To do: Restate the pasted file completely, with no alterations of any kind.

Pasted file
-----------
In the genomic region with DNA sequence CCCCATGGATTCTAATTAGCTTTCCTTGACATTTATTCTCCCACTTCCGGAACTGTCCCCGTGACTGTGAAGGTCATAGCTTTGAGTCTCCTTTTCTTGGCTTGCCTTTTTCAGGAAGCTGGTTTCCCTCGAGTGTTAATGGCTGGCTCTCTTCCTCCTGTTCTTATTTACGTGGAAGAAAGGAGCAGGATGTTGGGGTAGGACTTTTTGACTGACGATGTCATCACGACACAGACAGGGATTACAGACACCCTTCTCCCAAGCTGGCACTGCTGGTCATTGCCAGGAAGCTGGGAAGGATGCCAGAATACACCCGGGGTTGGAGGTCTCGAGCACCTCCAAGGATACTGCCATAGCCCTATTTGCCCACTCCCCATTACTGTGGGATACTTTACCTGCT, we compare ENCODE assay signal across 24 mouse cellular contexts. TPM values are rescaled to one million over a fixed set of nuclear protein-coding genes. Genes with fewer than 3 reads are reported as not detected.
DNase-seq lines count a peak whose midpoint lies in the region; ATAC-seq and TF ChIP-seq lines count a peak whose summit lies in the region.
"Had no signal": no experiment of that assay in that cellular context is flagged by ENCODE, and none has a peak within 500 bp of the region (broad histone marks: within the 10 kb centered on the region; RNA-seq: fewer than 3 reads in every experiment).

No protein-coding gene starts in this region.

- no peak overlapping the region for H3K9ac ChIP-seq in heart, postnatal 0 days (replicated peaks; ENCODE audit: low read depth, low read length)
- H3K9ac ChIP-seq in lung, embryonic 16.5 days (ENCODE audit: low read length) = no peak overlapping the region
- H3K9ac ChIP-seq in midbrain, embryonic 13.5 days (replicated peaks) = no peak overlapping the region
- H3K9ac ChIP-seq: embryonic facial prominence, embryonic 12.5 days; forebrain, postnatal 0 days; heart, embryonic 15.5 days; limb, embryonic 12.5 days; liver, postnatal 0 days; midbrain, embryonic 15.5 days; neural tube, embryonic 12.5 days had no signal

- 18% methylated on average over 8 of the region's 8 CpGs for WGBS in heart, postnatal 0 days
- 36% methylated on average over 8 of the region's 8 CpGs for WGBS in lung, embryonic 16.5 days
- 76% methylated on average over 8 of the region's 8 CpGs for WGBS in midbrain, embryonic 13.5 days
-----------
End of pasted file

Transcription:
In the genomic region with DNA sequence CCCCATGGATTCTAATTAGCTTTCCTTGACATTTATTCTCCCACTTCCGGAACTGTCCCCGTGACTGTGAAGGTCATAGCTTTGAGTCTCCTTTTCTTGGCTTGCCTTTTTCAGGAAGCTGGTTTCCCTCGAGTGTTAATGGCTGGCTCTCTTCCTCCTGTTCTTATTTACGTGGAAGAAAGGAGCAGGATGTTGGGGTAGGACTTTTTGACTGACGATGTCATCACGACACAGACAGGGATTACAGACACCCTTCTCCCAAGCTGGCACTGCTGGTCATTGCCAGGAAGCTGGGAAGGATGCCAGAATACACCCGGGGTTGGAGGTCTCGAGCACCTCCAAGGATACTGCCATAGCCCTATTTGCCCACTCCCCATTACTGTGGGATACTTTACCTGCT, we compare ENCODE assay signal across 24 mouse cellular contexts. TPM values are rescaled to one million over a fixed set of nuclear protein-coding genes. Genes with fewer than 3 reads are reported as not detected.
DNase-seq lines count a peak whose midpoint lies in the region; ATAC-seq and TF ChIP-seq lines count a peak whose summit lies in the region.
"Had no signal": no experiment of that assay in that cellular context is flagged by ENCODE, and none has a peak within 500 bp of the region (broad histone marks: within the 10 kb centered on the region; RNA-seq: fewer than 3 reads in every experiment).

No protein-coding gene starts in this region.

- no peak overlapping the region for H3K9ac ChIP-seq in heart, postnatal 0 days (replicated peaks; ENCODE audit: low read depth, low read length)
- H3K9ac ChIP-seq in lung, embryonic 16.5 days (ENCODE audit: low read length) = no peak overlapping the region
- H3K9ac ChIP-seq in midbrain, embryonic 13.5 days (replicated peaks) = no peak overlapping the region
- H3K9ac ChIP-seq: embryonic facial prominence, embryonic 12.5 days; forebrain, postnatal 0 days; heart, embryonic 15.5 days; limb, embryonic 12.5 days; liver, postnatal 0 days; midbrain, embryonic 15.5 days; neural tube, embryonic 12.5 days had no signal

- 18% methylated on average over 8 of the region's 8 CpGs for WGBS in heart, postnatal 0 days
- 36% methylated on average over 8 of the region's 8 CpGs for WGBS in lung, embryonic 16.5 days
- 76% methylated on average over 8 of the region's 8 CpGs for WGBS in midbrain, embryonic 13.5 days